Even in the presumably progressive aging sector, there is often an attempt to concentrate on the positive, and avoid the decline narrative, which can, however, eventually happen to anyone. Talk of death and dying is more common out of necessity but still not as frank nor as open as one might expect.
This Fall Generations Journal issue, so skillfully guest-edited by Carole Fisher (with assistance from National Partnership for Healthcare and Hospice Innovation’s Rachel Jordan), does not share in that hesitancy to address a topic of foremost importance head on. Fisher has curated an emotionally intelligent and illuminating set of articles, covering everything from the potential of psychedelics to end-of-life-doulas to faith at the end of life to a philosophical look at how we die.
Fisher was able to secure these viewpoints because she has been working in hospice for almost two decades—currently as president of the National Partnership for Healthcare and Hospice Innovation (NPHI), a membership organization wherein she supports nearly 100 nonprofit, community integrated, hospice and palliative care providers.
“Every day, I am moved by our members’ work to fundamentally change how people think about and experience the final stages of life,” says Fisher. “I’m astounded by the unwavering commitment of my colleagues across the country to help people die well. Their work fuels my passion and personal commitment to these critical issues.”
‘I’m astounded by the unwavering commitment of my colleagues across the country to help people die well.’
In an earlier phase in her career, Fisher spent time as a licensed substance abuse counselor and notes in her introduction that she learned how often grief and loss can be underlying symptoms of larger mental health issues. She also feels such grief and loss during the pandemic have contributed immensely to our current mental health crisis.
As executive director at Bridge Counseling Associates, Fisher remembers hearing about the great work that was happening at Nathan Adelson Hospice and wishing she had an opportunity to be part of that team. Twenty years later, she was president and CEO of Nathan Adelson Hospice.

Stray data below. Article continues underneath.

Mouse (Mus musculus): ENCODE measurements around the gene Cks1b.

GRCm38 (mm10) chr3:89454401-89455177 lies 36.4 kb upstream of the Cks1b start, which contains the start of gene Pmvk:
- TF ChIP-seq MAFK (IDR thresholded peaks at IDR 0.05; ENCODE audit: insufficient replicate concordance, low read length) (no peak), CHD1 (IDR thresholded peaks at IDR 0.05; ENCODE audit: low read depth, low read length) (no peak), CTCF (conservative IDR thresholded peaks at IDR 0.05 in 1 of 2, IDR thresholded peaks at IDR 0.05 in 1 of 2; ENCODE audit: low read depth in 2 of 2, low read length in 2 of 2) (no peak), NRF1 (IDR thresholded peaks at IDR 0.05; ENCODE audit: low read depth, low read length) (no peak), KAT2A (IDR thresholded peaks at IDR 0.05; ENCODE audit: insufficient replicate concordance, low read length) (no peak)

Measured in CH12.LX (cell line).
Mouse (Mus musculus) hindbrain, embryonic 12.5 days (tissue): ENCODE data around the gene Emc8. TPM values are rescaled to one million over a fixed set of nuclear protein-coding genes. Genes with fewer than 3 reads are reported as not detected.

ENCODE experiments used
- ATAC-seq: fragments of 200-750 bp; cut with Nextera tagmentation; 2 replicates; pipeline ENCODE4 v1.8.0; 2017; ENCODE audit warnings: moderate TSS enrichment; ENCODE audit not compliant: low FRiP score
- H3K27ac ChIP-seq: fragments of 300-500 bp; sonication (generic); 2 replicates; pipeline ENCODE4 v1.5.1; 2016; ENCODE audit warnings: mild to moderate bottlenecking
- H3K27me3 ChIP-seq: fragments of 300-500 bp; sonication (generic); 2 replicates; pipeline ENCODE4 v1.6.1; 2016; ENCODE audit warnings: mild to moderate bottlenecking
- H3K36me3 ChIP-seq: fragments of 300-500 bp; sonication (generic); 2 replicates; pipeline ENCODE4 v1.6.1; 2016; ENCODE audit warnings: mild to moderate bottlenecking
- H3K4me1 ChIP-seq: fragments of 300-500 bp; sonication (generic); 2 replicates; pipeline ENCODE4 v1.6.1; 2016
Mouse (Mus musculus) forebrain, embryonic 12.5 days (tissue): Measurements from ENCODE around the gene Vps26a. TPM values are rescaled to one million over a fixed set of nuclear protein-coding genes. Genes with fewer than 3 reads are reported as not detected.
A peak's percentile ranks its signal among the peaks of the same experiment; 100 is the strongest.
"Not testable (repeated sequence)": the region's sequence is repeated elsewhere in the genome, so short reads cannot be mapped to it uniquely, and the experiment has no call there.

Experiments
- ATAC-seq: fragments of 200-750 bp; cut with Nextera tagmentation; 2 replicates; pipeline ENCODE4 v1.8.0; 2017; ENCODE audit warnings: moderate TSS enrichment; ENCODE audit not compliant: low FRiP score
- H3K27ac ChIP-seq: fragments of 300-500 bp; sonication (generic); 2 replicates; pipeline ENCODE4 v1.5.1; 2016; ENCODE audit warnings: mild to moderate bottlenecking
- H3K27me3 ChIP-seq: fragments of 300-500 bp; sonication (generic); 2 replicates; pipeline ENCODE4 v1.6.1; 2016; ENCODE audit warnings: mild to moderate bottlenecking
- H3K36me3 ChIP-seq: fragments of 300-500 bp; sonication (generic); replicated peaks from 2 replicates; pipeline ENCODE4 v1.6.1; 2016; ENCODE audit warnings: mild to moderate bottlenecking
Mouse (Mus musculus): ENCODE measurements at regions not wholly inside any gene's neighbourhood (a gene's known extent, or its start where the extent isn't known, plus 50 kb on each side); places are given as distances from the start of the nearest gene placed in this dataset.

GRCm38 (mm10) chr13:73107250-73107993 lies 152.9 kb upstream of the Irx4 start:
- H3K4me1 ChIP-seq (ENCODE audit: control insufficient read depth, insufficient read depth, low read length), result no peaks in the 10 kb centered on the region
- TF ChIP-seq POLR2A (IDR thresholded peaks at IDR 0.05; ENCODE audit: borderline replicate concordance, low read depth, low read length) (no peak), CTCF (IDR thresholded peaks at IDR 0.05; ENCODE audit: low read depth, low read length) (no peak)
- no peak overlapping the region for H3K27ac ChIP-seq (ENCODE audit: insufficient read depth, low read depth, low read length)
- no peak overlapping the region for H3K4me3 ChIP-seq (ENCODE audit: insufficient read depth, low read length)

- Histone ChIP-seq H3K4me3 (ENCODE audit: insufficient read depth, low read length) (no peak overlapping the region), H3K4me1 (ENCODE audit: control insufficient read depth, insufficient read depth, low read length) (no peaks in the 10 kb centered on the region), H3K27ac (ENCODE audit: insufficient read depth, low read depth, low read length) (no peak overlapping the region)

“Everything I experienced until that point helped prepare me for that remarkable role,” she says now. “During my time with Nathan Adelson Hospice, we cared for over 50,000 patients and supported their families through what was often the most challenging time of their lives.” Taking care of employees also was part of that work, and the organization was recognized for eight years running by Modern Healthcare as one of the 100 Best Places to Work in the country.
In 2021, while the pandemic continued to rage, Fisher was offered the presidency at NPHI, which is described as the national voice for nonprofit hospice and palliative care providers who care for more than 100,000 people facing advanced illness and their families every day. NPHI has been an advocate for ensuring the best care for the sickest, most vulnerable patients, which is possible through nonprofit hospice and palliative care organizations acting as safety net providers. During the pandemic, NPHI announced collaborations that will improve cardiac care at home, mental health support of healthcare workers, and steps to address health disparities.
‘I hope readers take away that death and grief are not an exact science.’
“Any way we can open up the conversation around death, dying, and grief is significant,” Fisher says. For years she has seen people avoiding the conversation—in her own family, among friends, and with other healthcare providers. But she has faith that, someday, “we can get to a place where individuals are dying well, and in alignment with their unique wishes—if we begin to have these admittedly uncomfortable, but essential conversations.”
“My wish is that this issue of Generations Journal furthers the conversation and helps to facilitate discussions about the various aspects of death and dying. More importantly, I hope readers take away that death and grief are not an exact science but instead manifest in entirely different ways for different people,” says Fisher.
Fisher purposefully included a range of perspectives in this issue, such as the role of faith-based communities, the issue of disenfranchised grief, and the effects of social determinants of health on the grieving process.
She also wished to give voice to those who are dying and those who are grieving their death, borrowing a vision of the future from Dame Cicely Saunders, a pioneer of the modern hospice movement, who said, “You matter because you are you and you matter to the end of your life. We will do all we can not only to help you die peacefully, but also to live until you die.”
Fisher hopes everyone now and into the future will have all the supports necessary to live well until they die and to experience the end of their life in a way that respects their goals, values, and preferences.
Quoting Saunders, she adds: “How people die remains in the memory of those who live on,” which, Fisher says, “exemplifies the importance of understanding and supporting those who are grieving the loss of a loved one.”
Alison Biggar is ASA's Editorial Director.